There’s the type of forgiveness that we can offer when there is a chance for reconciliation, when there is an “I’m sorry,” and an attempt to make amends.  We forgive by allowing another chance.  Then there is the more difficult type of forgiveness.  The type where we forgive without any sign that our being hurt has changed or will change anything.  It is the forgiveness unattached to the action of another.  We forgive to be free.

Over the years I have heard people say, “I need to be able to forgive,” or “I struggle with anger.” Each one I speak to understands that if they could forgive they would be free of that ungodly feeling which keeps them in its grip.  But how do you get from wanting to forgive to being able to forgive?

A pair of Biblical images come to mind, both from the gospel of John.  In John 4, Jesus sits with a woman at a well, speaking to her of “all she had ever done.”  Despite the narrative not describing her deeds in detail (all we are told is she has had many husbands and the one she is currently with is not her husband), it is clear that she felt Jesus heard her, knew her, and understood her.  Then, at the close of the gospel, the resurrected Jesus meets Peter.  Remember, Peter denied knowing Jesus three times in the courtyard as Jesus was being questioned by the authorities who would have Jesus crucified.  Peter was scared.  However, after all is done, the resurrected Jesus comes to Peter and gives him the chance to speak three times of his love for him.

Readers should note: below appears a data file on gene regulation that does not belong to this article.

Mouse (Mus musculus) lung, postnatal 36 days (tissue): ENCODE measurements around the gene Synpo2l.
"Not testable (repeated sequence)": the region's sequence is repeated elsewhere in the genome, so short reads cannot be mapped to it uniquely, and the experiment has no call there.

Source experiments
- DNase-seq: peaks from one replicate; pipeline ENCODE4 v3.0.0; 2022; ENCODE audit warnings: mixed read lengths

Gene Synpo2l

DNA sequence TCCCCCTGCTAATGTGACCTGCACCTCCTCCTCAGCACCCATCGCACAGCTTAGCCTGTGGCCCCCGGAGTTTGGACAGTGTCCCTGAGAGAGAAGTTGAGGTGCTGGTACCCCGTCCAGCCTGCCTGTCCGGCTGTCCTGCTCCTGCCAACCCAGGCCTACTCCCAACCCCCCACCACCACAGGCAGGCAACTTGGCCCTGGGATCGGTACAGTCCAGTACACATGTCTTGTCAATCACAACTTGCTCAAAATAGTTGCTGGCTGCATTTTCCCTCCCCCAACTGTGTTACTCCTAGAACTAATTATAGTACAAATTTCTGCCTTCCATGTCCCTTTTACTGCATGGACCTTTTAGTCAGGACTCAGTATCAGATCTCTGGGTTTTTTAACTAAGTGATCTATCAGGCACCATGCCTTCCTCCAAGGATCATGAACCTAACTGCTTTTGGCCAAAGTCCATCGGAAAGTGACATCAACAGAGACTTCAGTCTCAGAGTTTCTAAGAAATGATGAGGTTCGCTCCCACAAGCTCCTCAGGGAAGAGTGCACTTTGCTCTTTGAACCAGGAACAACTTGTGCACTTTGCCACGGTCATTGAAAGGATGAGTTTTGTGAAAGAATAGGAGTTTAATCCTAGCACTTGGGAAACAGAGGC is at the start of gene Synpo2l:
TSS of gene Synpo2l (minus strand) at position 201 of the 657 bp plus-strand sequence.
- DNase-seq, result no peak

“Peter,” Jesus says, “do you love me?”

Peter responds, “Lord, you know I love you.”

Jesus commands, “Then feed my sheep,” referring to the people Jesus led.